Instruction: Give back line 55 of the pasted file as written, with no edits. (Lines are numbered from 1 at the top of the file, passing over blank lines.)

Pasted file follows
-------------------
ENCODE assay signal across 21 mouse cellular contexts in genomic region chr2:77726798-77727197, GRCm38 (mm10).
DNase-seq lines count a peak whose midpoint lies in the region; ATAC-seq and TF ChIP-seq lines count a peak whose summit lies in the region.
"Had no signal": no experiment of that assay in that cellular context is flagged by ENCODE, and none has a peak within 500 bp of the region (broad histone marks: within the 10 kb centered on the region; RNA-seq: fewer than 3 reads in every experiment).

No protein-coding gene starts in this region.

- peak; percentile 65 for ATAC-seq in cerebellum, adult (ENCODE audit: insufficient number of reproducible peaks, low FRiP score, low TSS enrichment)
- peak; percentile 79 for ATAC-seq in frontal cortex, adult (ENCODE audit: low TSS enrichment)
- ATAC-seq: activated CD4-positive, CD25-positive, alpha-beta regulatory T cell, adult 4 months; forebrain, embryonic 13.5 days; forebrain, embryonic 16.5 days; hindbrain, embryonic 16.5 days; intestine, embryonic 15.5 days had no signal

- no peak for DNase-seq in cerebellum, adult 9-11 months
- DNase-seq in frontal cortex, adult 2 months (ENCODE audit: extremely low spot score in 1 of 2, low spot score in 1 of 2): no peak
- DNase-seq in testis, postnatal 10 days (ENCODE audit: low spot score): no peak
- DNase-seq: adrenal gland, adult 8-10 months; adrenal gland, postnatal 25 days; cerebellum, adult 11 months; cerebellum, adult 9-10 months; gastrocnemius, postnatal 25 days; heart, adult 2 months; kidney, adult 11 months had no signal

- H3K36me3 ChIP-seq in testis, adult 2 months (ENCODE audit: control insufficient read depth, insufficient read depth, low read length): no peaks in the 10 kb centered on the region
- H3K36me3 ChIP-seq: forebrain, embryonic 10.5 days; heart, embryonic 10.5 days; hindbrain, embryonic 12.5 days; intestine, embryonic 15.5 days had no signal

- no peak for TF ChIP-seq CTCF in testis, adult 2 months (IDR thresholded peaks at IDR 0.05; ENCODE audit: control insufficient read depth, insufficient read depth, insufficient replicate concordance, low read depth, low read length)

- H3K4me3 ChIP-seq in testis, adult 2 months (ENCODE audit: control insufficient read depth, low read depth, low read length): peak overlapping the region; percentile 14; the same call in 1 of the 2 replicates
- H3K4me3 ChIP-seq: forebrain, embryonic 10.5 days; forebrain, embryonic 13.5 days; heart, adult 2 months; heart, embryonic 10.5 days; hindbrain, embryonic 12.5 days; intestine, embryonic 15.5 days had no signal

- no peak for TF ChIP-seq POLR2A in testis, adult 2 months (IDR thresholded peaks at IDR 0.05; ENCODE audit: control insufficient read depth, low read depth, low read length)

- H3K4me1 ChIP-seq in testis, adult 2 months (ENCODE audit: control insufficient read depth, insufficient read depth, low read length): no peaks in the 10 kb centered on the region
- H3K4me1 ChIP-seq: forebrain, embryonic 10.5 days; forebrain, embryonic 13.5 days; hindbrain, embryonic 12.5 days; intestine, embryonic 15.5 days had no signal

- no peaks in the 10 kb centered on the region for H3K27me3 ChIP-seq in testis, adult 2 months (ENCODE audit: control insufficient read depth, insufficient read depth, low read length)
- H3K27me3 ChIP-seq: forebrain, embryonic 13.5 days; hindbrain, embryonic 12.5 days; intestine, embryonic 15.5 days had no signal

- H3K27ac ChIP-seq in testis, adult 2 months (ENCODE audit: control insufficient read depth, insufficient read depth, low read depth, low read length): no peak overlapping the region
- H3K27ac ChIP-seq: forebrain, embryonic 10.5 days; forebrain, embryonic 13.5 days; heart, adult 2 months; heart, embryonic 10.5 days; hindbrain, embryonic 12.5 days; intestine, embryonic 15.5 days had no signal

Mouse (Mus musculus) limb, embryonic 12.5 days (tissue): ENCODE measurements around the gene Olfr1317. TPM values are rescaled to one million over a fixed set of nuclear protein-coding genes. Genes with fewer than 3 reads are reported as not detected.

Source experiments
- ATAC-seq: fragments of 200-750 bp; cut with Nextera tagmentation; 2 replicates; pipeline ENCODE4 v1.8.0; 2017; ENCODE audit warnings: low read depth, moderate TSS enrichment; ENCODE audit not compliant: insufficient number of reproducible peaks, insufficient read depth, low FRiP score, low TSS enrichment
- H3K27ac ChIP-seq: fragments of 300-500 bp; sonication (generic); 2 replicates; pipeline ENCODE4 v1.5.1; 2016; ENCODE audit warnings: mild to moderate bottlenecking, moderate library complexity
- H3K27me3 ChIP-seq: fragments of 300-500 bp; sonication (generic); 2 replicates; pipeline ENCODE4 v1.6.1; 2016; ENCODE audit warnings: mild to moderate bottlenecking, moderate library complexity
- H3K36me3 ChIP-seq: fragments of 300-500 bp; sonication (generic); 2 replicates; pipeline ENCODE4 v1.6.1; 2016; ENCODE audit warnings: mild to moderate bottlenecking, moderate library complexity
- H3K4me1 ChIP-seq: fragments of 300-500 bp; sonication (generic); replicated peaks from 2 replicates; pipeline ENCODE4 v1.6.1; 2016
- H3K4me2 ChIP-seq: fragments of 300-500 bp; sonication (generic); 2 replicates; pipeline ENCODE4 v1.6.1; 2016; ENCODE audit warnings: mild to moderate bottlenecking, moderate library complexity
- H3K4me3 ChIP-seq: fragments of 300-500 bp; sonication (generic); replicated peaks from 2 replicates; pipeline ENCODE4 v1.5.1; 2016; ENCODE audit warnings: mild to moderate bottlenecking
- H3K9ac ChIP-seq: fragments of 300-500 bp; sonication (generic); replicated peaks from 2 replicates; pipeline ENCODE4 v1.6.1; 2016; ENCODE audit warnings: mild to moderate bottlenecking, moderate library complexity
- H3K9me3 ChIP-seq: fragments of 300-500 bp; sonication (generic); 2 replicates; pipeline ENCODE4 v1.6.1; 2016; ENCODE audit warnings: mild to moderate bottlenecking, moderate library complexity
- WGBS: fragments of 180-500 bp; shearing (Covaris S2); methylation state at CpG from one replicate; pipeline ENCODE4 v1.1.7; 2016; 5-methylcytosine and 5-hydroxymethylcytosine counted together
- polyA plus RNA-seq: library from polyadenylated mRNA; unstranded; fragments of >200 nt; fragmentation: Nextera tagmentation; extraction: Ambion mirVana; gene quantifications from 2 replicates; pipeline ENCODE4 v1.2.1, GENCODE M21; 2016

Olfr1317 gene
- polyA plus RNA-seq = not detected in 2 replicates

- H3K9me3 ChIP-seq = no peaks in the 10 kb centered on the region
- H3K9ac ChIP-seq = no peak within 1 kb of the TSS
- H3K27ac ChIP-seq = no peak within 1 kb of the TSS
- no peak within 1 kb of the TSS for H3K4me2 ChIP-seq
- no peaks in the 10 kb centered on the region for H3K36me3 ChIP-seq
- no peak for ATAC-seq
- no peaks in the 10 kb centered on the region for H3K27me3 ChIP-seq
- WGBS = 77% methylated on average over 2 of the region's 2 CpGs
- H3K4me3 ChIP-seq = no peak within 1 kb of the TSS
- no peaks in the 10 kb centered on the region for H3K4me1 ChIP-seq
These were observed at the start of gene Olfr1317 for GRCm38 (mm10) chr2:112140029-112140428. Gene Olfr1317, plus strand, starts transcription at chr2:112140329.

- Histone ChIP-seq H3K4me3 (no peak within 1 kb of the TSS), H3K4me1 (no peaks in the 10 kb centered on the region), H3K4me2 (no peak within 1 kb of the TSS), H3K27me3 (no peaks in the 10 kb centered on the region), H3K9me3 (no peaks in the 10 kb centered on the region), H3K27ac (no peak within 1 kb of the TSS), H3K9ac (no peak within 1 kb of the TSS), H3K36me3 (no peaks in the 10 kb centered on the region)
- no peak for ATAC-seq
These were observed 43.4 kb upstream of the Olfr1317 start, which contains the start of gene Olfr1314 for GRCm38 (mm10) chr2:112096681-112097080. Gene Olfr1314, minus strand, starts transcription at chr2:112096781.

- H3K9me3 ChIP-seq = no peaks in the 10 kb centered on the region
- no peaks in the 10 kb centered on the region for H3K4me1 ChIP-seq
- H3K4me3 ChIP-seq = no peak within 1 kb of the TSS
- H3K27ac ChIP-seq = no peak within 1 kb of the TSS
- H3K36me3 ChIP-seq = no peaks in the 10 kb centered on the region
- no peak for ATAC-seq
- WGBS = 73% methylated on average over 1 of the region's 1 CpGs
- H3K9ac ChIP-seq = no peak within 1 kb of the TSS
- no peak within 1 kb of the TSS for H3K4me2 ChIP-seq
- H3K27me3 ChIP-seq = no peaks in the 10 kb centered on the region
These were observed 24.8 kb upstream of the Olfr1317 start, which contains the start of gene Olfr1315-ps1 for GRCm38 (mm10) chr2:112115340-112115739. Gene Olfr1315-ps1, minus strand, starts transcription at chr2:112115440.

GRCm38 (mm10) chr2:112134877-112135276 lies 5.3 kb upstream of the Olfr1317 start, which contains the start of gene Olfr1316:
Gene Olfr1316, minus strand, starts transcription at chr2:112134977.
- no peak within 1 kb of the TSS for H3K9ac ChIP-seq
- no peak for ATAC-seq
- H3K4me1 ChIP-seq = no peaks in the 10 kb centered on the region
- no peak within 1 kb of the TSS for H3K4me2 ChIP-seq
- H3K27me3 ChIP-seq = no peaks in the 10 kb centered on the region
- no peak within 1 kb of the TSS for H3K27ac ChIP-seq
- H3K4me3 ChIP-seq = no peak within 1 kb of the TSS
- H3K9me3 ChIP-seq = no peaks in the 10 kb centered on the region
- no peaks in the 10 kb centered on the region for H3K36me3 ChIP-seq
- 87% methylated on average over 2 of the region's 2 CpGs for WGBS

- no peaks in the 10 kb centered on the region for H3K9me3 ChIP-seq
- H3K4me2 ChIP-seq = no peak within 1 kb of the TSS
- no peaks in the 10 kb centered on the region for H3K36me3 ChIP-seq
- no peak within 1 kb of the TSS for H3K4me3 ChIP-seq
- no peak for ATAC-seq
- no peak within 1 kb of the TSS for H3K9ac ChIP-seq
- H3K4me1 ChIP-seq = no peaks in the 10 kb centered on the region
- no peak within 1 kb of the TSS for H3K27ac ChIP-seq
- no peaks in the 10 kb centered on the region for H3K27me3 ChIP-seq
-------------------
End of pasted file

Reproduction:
- H3K4me3 ChIP-seq = no peak within 1 kb of the TSS